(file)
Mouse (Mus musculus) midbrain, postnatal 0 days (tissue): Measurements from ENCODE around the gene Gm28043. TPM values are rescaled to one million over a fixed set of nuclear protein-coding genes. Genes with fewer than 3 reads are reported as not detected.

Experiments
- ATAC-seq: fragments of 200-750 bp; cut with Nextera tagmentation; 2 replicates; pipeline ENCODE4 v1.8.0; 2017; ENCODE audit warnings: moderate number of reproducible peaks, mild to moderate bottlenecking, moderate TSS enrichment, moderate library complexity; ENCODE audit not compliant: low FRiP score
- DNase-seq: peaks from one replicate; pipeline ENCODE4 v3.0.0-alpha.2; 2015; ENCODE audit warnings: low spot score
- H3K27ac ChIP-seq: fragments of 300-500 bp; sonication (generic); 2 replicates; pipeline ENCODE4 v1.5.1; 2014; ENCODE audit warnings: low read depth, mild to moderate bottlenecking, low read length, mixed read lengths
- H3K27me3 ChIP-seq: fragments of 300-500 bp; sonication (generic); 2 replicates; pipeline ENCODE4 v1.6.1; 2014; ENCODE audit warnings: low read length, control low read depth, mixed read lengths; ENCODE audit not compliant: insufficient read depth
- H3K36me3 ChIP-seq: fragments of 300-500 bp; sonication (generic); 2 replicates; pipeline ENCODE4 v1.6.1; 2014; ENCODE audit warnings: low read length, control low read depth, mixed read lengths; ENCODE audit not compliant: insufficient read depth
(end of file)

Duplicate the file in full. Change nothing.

Mouse (Mus musculus) midbrain, postnatal 0 days (tissue): Measurements from ENCODE around the gene Gm28043. TPM values are rescaled to one million over a fixed set of nuclear protein-coding genes. Genes with fewer than 3 reads are reported as not detected.

Experiments
- ATAC-seq: fragments of 200-750 bp; cut with Nextera tagmentation; 2 replicates; pipeline ENCODE4 v1.8.0; 2017; ENCODE audit warnings: moderate number of reproducible peaks, mild to moderate bottlenecking, moderate TSS enrichment, moderate library complexity; ENCODE audit not compliant: low FRiP score
- DNase-seq: peaks from one replicate; pipeline ENCODE4 v3.0.0-alpha.2; 2015; ENCODE audit warnings: low spot score
- H3K27ac ChIP-seq: fragments of 300-500 bp; sonication (generic); 2 replicates; pipeline ENCODE4 v1.5.1; 2014; ENCODE audit warnings: low read depth, mild to moderate bottlenecking, low read length, mixed read lengths
- H3K27me3 ChIP-seq: fragments of 300-500 bp; sonication (generic); 2 replicates; pipeline ENCODE4 v1.6.1; 2014; ENCODE audit warnings: low read length, control low read depth, mixed read lengths; ENCODE audit not compliant: insufficient read depth
- H3K36me3 ChIP-seq: fragments of 300-500 bp; sonication (generic); 2 replicates; pipeline ENCODE4 v1.6.1; 2014; ENCODE audit warnings: low read length, control low read depth, mixed read lengths; ENCODE audit not compliant: insufficient read depth